First, and while she briefly mentions it, is the amount of reps.
Generally, the number 12, or 12-15 as she mentions, is typical because it`s supposed to tell you how long your muscles are under tension. Time under tension. To trigger better muscle growth, the muscle should be under tension ( in a set) for (at least), forty seconds. She says one should do the exercises slowly in order to maintain proper form, but an important point ( biceps curl as an example) is that one should be careful not to neglect the second part of the exercise. A curl has two parts. The way up, and the way down. Now, what most people do, I too used to do it, is that they lift and drop. Lift and drop. This, to put it mildly, hurts your potential gains. You`re basically not doing half of the exercise. In many lifting (and pressing exercises too), you have an explosive component (of course, this can vary depending on what your goal with the exercise is) and "the other". I`ll call it the drop, since I can`t remember the correct term. Now, back to the number of reps. If you simply do 12 reps, lift-drop, lift-drop, you`re probably done in twenty seconds, not the forty you`ll want. To get that, you simply control the "drop", fight it, for perhaps two-three seconds, and voila. You`ve got the forty sec under tension. (You may also note that when you`re doing this, you`re going to have to lower the weights. This is natural, as you`re increasing the amount of work your muscles have to.)

* Stretching:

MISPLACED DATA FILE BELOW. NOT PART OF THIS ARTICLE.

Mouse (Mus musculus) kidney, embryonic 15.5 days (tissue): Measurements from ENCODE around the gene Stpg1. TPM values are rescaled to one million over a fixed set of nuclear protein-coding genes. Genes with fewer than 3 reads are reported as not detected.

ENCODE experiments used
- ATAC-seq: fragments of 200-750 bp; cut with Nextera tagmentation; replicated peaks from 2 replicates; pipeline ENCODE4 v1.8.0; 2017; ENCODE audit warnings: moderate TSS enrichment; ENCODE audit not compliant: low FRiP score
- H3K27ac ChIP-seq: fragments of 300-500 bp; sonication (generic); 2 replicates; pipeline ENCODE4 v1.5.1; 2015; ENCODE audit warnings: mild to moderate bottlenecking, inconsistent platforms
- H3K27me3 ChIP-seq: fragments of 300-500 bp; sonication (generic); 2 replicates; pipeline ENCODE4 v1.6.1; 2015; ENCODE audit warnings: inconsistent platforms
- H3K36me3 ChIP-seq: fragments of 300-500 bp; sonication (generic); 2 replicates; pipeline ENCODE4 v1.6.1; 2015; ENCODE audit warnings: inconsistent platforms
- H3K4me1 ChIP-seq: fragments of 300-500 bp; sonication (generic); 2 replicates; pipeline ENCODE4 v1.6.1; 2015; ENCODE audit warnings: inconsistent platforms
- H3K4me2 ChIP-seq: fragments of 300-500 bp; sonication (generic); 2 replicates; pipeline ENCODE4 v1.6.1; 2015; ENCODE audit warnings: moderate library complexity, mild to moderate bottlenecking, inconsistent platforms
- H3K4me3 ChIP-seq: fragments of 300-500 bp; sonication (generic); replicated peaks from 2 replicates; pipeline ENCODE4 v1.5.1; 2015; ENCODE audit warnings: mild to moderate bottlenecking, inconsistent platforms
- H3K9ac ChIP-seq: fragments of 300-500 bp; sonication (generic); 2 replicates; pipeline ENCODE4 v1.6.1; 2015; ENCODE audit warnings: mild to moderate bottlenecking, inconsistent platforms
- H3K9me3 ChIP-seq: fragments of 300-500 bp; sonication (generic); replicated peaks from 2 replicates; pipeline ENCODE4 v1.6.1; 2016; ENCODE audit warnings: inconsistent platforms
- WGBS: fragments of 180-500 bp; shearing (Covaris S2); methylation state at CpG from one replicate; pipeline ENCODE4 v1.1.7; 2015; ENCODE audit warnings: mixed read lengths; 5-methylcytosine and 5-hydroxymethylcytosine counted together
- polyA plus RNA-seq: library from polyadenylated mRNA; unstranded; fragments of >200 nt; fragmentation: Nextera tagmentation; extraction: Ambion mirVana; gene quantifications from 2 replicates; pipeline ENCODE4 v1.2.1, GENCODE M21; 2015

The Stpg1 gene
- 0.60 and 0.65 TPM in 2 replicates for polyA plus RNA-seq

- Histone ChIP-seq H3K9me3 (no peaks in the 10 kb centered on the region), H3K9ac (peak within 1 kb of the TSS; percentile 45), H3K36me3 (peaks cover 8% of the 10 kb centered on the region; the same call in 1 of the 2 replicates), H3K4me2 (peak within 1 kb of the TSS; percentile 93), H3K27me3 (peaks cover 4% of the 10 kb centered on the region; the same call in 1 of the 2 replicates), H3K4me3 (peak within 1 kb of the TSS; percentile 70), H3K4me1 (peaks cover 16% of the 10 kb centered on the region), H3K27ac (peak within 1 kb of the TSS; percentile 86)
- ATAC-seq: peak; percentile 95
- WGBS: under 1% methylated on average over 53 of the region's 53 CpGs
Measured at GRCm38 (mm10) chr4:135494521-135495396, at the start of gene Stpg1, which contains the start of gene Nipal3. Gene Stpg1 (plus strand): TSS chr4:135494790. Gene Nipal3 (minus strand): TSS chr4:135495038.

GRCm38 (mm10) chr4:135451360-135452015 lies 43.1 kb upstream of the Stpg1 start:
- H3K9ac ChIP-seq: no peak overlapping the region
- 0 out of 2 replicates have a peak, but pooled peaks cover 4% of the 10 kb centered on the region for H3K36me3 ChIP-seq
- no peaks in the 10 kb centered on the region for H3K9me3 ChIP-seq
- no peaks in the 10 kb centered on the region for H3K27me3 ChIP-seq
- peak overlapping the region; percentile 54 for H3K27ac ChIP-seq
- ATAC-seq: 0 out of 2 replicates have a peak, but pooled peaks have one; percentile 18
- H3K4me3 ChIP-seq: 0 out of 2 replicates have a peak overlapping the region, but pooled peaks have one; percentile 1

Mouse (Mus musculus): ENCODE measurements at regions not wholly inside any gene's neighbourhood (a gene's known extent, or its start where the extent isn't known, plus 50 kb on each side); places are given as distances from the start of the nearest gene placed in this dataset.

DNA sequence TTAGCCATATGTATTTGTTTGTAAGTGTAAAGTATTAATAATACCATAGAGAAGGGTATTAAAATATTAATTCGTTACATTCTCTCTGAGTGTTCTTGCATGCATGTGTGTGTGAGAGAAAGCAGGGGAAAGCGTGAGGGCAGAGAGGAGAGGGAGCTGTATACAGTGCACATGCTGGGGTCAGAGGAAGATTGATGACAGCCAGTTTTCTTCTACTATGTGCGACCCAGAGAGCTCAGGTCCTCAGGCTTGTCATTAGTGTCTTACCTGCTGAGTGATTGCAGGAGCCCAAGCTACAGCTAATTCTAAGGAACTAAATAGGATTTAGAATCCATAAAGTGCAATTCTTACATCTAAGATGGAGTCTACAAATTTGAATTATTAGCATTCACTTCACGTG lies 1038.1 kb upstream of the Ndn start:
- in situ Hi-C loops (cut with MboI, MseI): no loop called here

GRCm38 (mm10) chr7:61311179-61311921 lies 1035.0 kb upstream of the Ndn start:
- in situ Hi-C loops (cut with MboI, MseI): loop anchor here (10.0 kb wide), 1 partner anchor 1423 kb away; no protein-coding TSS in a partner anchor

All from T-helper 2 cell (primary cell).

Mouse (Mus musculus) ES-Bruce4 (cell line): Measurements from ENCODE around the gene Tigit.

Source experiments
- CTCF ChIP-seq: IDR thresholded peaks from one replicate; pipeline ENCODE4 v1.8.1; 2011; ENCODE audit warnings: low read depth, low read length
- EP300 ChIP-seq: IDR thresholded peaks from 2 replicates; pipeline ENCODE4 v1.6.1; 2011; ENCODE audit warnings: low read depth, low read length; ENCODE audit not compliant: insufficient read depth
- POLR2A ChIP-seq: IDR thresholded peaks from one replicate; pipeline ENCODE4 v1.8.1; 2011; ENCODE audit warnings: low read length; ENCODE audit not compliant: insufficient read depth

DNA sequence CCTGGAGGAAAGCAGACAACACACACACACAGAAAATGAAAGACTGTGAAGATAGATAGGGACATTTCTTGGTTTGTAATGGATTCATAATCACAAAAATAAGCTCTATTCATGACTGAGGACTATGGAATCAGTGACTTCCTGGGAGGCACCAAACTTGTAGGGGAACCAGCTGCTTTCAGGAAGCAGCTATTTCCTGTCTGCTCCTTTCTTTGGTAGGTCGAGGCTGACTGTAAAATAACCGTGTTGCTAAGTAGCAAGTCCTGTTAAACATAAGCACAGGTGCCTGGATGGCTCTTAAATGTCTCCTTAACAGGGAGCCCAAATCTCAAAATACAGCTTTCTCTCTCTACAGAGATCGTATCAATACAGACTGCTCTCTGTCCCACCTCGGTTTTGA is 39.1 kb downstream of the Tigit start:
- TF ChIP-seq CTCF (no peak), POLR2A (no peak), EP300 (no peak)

You have two types of stretching: Static and dynamic. Now, what she recommends is static stretching, which seeks to elongate the muscle fibres. She also mentions blood flow. From what I`ve read myself, this doesn`t actually seem like a good idea, if you`re training for muscle growth, that is. From what I understand, this type of stretching will sort of disturb the muscles before you`ve begun working out. After all, if you`re training for growth, you`re not training for mobility and flexibility. You`re training for size, which is why you shouldn`t do static stretching before working out. From I`ve experienced, and read, it`s better to do dynamic stretches; meaning stretches that lasts short periods, maybe as little as five seconds, to increase the mobility of the muscles (and get the blood flowing as she mentioned), as your goal in pre-workout stretching is to loosen the muscles, not actually stretch them. Static stretching should rather be done before you`re going to sleep, as muscles recover most during sleep. (You should also have, for many other reasons besides, have a regular sleeping schedule if possible.)